Halyna Wright and her son fled their home in Odesa Ukraine on the first day of the invasion, making their way across the country before escaping into Poland, but they are now stuck there, awaiting a visas to fly to the UK
A mum and her nine-year-old son are trapped in Poland after they fled from Ukraine and the oncoming Russian army.
Halyna Wright, 39, lived in Odesa, Ukraine, and was an assistant teacher at South Ukrainian National Pedagogical University.
She took her son, Kyrylo, and left their home, making for the Polish border after the invasion began on Thursday.
However, she is now stuck in Poland, desperate to reunite her family as her British husband is in the UK and she awaits the outcome of her visa application.
She and her son are hoping to fly to the UK on Wednesday, and have told of the “terrible” journey fleeing their homes and trying to get to Poland.
She woke at 5am on the day Russia invaded.
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She said: “It was a very strong noise, like bombing, two times.
“I called my brother straight away because he works in the military and I asked him, ‘what is this?’ and he said ‘the war has started’.
“I said, ‘are you joking?’ and he said ‘no, it’s really happening’ – I couldn’t believe it… from that moment, I didn’t sleep.”
Halyna and Kyrylo made their west westwards to Lviv, by train, then continued their journey on car before completing the final 12 miles on foot.
“It was very hard and it’s still winter – there was snow,” she said of the walk to the border.
“There were mothers with children, one, two years old – some of them even less than one… it was just terrible.
“While we walked, we saw so many times people left their baggage… they were so tired, they didn’t have the energy, so just left it.”
Halyna said the Russian invasion felt “like a dream” to many Ukrainians.
Next, the mother and son are now headed towards Warsaw to submit documents to the UK’s visa application centre.
Her husband, Mark, 45, is currently living in Basildon, Essex, and the pair met in Odesa in 2018, and married four years later.
Mark is Kyrylo’s stepfather and said he had “three, four, five days of pure anger” after Home Secretary Priti Patel ruled out a visa waiver for Ukrainians fleeing the conflict.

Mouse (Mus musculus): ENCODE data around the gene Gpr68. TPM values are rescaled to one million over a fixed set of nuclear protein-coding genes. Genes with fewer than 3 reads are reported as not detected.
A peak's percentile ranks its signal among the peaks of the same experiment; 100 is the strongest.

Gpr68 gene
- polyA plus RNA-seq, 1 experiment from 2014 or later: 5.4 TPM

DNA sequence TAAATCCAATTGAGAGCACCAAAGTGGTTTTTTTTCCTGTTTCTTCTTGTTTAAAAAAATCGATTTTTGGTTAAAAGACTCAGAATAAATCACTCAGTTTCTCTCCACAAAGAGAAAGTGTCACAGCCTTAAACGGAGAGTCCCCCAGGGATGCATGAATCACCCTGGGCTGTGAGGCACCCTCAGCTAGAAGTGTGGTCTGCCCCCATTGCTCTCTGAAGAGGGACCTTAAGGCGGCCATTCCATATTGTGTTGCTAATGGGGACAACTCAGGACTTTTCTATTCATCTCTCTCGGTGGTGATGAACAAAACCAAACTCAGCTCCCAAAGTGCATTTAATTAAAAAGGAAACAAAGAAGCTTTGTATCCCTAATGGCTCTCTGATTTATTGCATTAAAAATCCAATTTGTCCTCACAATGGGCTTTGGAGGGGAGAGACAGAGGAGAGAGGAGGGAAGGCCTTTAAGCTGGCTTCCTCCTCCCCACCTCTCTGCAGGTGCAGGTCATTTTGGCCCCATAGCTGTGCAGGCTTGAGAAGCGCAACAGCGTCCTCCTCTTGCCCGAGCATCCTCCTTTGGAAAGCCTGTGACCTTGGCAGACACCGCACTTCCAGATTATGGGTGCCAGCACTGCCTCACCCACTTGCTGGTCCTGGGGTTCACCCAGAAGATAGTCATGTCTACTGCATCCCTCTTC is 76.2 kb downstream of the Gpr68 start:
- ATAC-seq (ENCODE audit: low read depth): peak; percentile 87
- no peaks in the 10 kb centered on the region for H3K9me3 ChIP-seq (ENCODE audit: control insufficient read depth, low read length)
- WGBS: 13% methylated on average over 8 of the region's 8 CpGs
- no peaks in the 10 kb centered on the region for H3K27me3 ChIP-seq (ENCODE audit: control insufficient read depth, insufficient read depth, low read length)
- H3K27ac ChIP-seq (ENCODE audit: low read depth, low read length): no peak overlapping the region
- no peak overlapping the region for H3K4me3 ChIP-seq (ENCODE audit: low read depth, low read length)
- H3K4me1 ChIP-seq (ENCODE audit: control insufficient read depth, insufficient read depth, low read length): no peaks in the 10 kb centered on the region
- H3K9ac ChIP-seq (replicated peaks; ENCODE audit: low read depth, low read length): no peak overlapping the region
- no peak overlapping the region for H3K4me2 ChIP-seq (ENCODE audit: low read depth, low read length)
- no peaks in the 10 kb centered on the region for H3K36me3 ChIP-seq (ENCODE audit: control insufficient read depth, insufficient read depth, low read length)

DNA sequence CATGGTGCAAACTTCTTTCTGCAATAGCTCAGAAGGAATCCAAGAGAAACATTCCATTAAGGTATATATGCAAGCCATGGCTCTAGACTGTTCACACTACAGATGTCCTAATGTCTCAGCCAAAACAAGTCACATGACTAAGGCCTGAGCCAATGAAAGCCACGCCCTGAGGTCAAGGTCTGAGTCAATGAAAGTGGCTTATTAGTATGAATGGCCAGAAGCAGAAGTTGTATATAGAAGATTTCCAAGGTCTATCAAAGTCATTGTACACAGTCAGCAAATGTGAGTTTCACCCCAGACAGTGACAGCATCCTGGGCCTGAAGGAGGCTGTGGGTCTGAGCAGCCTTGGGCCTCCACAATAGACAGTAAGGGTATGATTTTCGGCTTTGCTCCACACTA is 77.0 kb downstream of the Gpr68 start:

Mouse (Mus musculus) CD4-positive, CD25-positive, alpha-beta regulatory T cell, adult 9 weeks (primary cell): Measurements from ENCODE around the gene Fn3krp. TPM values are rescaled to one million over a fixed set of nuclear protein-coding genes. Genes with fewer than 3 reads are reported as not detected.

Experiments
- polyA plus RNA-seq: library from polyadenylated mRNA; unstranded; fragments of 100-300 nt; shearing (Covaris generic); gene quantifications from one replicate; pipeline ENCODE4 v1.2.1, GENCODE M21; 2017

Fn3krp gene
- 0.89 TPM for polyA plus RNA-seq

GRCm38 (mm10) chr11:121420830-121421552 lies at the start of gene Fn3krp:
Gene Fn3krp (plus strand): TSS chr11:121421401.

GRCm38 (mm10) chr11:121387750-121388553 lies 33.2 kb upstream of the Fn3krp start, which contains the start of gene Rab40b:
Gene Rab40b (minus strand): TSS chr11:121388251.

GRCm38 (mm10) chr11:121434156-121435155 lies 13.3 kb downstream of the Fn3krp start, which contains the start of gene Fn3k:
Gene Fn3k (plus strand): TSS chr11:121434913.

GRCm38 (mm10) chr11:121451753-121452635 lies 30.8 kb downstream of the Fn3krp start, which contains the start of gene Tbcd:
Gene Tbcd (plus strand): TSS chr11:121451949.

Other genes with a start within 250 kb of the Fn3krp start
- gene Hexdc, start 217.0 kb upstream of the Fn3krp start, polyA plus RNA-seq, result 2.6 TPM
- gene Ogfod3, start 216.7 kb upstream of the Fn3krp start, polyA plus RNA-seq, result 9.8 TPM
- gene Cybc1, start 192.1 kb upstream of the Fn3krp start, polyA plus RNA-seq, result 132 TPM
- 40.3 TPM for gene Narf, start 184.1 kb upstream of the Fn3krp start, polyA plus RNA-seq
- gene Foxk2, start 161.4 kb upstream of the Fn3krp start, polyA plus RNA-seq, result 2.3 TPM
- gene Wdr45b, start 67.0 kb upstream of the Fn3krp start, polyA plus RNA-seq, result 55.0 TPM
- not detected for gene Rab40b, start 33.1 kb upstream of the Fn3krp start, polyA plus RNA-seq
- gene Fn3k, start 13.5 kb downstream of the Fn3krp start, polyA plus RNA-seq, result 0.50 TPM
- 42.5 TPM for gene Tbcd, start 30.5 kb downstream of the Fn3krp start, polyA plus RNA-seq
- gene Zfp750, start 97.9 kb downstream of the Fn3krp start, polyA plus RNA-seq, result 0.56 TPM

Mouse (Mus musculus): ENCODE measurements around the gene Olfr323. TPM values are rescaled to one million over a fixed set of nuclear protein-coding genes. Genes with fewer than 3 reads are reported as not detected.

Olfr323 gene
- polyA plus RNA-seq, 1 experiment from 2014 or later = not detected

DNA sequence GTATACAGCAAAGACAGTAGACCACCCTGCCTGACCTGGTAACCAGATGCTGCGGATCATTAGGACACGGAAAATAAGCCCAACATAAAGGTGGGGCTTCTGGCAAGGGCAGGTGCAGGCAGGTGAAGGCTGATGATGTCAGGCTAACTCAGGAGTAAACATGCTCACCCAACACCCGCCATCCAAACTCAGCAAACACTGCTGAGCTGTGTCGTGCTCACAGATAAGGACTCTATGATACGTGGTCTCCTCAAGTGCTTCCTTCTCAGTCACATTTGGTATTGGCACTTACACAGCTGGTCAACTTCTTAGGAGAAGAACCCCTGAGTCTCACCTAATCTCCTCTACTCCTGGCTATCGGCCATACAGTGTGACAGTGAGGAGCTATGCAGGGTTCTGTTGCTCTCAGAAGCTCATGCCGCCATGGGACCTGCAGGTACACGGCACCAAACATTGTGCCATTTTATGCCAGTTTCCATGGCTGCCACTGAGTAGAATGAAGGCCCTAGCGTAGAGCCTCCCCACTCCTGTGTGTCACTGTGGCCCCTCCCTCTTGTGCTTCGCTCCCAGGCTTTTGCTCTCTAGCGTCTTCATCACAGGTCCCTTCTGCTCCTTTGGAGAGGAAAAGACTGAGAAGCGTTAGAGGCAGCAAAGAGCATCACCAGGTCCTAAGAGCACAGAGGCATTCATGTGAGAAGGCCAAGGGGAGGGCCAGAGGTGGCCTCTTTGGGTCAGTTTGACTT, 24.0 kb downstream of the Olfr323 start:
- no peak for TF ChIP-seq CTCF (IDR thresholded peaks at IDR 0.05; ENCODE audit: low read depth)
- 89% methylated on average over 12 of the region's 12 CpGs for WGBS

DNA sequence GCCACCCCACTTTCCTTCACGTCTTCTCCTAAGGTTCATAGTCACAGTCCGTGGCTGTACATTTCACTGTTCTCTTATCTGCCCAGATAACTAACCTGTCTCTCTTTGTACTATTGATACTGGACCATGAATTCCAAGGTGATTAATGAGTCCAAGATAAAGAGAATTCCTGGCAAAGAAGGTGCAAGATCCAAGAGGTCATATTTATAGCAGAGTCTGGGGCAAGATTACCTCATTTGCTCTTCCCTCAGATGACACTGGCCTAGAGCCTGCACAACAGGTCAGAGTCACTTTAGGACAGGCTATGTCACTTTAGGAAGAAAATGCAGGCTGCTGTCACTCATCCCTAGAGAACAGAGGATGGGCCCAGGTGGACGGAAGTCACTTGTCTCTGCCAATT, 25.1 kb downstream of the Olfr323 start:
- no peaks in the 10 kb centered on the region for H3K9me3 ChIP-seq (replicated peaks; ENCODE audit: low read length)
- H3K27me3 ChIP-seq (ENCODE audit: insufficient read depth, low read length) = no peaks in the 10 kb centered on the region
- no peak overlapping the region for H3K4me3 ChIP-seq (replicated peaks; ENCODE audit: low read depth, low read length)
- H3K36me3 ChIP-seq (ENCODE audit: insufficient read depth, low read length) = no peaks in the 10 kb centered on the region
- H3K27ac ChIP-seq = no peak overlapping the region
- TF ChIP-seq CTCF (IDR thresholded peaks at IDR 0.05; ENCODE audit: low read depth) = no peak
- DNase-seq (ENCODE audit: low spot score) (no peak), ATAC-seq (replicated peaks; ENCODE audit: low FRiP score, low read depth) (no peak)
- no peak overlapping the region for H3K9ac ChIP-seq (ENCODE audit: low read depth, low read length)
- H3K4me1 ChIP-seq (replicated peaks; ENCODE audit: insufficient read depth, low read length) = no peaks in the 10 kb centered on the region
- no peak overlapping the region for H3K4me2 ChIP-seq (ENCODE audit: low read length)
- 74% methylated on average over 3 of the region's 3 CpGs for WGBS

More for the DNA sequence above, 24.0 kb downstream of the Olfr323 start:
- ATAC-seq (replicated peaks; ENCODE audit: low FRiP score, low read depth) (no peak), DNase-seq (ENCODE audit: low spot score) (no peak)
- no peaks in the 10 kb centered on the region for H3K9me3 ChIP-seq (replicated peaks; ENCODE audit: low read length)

Halyna sadded: “We didn’t believe until the end that (Putin) would do it.
“Everyone was shocked – the next few days people were on their phones, watching the news all the time, trying to understand what was going on.
“For many people, it was like a dream… they say, ‘I don’t believe it’s happening, I don’t believe it’s real’.”
She said she believes Russian president Vladimir Putin does not want Ukraine to “continue their European way of life”, as Ukrainian president Volodymyr Zelensky has today applied for Ukraine to join the 27-nation European Union.
“(Putin) is living in the 16th century,” she said.
“We don’t want the Russian way of control – of no honesty, we don’t want him and we don’t want his style.”
She also praised the Ukrainian army and how the country has come together.
“The war, of course it’s bad, but how our country is changing now – it’s amazing,” she said.
“For example, in the west people speak more Ukrainian and in the east, Russian, but now all people are together… it doesn’t matter what language you talk.
“We’re all together, we support each other, and we are so proud of our army.”
Mark added the war is “disgusting” and “horrendous”.
“It’s an absolutely terrible war,” he said.
“These young Russian guys, they were just told, ‘Right, you go to war,’ and that’s probably why they are losing – their heart isn’t in it.
“At the end of the day, the smaller guy with more heart will always win (over) the bigger guy whose heart isn’t in it.”